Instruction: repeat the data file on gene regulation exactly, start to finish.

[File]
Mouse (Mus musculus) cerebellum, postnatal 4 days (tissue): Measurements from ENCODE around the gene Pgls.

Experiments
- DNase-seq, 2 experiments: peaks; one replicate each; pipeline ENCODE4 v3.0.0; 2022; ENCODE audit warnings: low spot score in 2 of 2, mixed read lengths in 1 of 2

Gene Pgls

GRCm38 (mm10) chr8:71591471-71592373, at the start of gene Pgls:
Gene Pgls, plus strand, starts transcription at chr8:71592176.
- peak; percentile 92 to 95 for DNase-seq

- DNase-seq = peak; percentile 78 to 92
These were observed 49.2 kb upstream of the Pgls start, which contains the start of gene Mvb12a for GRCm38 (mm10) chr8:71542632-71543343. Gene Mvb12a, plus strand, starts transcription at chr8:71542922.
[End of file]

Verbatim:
Mouse (Mus musculus) cerebellum, postnatal 4 days (tissue): Measurements from ENCODE around the gene Pgls.

Experiments
- DNase-seq, 2 experiments: peaks; one replicate each; pipeline ENCODE4 v3.0.0; 2022; ENCODE audit warnings: low spot score in 2 of 2, mixed read lengths in 1 of 2

Gene Pgls

GRCm38 (mm10) chr8:71591471-71592373, at the start of gene Pgls:
Gene Pgls, plus strand, starts transcription at chr8:71592176.
- peak; percentile 92 to 95 for DNase-seq

- DNase-seq = peak; percentile 78 to 92
These were observed 49.2 kb upstream of the Pgls start, which contains the start of gene Mvb12a for GRCm38 (mm10) chr8:71542632-71543343. Gene Mvb12a, plus strand, starts transcription at chr8:71542922.